"A great and holy man has passed to his reward, our superior, our spiritual head, thus ending a life of wonderful activity and of a most surprising zeal that never wearied of doing good. And yet, in the midst of that activity, preserving a spirit of contemplation and uncommon sanctity. The busiest day of his life he did not omit his meditation. From it he drew that faith, so rich and simple, in which we all know he was thoroughly grounded and which one could not help but admire. This faith begot the fervent devotion for which he was so remarkable. Thus as a priest and in his private life, Monsignor Sears was well worthy of our highest regard. As a priest he never lost his early piety, he was an angel of the sanctuary. Rarely will you find the life of Mary and Martha so admirably combined. He is gone from us now and it is not because one is wont to praise the dead that I extol his holiness as a priest. I have said it of him time and again, and this very summer it was my pleasure to hear some fifty clergymen of Cape Breton and Nova Scotia pronounce the same verdict of him: 'He is a very holy man.'


Travelling on sea, I am witness to the regular devotional routine of the man, even there I never knew him to omit his meditation, the saying of his beads, or the recitation of his office. In vain did I often remonstrate with him to supply that office with lighter prayers as he could do. Well,' he said, 'I always try to fulfill that obligation.'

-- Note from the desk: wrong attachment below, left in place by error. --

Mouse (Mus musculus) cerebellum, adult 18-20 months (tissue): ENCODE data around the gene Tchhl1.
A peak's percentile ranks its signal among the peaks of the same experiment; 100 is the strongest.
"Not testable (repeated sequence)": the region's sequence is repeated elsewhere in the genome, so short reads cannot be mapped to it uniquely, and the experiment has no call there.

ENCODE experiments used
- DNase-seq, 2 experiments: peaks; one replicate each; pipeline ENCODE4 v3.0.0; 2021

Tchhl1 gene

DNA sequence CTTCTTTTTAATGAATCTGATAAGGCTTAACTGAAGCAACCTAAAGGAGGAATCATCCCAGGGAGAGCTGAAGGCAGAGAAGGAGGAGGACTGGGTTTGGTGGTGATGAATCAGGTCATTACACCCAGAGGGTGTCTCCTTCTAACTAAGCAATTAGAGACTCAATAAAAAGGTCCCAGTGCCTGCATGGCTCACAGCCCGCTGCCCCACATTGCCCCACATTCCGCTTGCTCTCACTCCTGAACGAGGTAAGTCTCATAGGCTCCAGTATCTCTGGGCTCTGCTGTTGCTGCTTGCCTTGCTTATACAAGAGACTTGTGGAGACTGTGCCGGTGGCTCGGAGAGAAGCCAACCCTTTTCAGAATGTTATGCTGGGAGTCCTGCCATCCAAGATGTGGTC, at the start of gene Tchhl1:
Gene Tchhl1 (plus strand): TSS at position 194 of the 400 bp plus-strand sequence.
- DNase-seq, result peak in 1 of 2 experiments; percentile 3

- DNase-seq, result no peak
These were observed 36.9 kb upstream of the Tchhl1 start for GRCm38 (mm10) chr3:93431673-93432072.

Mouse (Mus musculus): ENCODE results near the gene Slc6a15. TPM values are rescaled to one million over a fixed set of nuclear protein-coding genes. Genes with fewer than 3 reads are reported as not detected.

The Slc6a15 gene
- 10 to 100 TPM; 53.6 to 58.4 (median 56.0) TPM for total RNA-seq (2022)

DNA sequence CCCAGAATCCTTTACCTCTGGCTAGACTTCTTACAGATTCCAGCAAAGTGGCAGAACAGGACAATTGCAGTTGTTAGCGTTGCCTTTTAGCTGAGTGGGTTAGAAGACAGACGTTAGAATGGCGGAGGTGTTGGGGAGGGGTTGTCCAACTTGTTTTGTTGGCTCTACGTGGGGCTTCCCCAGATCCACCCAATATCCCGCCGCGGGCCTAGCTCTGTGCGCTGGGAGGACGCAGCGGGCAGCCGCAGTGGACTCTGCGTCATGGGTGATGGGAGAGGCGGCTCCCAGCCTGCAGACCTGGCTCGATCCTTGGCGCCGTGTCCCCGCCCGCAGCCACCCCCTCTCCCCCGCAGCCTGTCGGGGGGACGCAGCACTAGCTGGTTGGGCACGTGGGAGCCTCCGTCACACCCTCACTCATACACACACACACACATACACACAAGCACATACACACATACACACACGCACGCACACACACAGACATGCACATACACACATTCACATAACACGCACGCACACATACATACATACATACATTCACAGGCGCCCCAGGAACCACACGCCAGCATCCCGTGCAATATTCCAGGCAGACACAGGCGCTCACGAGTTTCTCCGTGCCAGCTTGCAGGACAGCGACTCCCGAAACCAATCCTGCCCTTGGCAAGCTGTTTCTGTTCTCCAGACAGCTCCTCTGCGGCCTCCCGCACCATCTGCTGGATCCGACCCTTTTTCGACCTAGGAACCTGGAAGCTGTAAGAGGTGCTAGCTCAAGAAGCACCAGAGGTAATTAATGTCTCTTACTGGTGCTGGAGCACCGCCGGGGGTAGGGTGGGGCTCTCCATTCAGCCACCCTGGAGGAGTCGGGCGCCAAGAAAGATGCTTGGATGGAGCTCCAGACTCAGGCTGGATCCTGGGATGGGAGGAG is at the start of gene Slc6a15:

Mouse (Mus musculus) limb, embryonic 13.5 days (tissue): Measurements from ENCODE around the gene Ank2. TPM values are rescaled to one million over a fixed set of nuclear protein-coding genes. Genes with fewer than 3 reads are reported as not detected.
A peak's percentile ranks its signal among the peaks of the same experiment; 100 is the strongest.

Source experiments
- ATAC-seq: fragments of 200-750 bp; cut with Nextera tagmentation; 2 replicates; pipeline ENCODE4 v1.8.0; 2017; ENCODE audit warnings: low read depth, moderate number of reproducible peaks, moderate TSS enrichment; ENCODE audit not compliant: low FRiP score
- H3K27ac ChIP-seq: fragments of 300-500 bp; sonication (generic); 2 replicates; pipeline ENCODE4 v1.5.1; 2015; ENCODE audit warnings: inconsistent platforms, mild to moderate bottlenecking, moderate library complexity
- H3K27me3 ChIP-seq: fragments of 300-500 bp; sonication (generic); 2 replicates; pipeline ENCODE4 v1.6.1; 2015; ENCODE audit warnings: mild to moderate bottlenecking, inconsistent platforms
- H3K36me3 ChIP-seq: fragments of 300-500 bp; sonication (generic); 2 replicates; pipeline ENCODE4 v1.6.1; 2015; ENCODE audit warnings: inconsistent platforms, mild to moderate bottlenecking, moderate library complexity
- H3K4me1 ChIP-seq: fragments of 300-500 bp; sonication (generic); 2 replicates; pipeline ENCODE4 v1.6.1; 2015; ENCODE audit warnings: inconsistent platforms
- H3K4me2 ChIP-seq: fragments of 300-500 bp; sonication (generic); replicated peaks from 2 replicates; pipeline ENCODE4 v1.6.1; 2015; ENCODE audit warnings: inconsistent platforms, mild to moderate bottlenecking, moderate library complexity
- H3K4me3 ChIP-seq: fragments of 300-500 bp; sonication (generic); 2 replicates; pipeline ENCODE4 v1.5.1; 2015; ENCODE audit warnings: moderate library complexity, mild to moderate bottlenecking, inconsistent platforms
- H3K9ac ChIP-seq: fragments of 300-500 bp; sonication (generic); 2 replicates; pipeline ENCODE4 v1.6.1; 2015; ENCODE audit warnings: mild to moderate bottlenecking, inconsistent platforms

' How onerous that duty must have been to him few can imagine. So kind a heart had he that it seemed impossible that he could injure anyone. In that large buoyant heart he held all his friends and people.... Purity of purpose accompanied his very action and the good man from the treasure of his heart brought forth only good."

The speaker then continues to recall the neglected state of the Coast and the prevalent belief that nothing good could come from the West of former days and proceeds thus:

"With the assurance of the hidden wealth firmly fixed in his mind, Monsignor Sears urged on the laying out of roads, the introduction, encouraged immigration and agriculture, sought specimens of the mineral kingdom, drew plans for chapels, streets and orphanages and selected sites for future churches. As a result of his enthusiasm and energy we have obtained that civilization we enjoy today . . . we have reason, therefore, to lament that which was sacrificed for our interests. Monsignor Sears has been the noblest benefactor of your Western Coast. He came to you when no other could be found to risk his life on your then inhospitable shore. He consumed his strength in your service and if today you count any improvements, justice demands that you associate with them this imperishable name.

" St. Jacques
"Fortune Bay.

" Corpus Christi, 1925. "



Transcribed by Bill Crant, Elmsdale, NS Canada, by permission of St. George's Diocese, St. George's, Newfoundland

Page Revised: February - 2003 (Don Tate)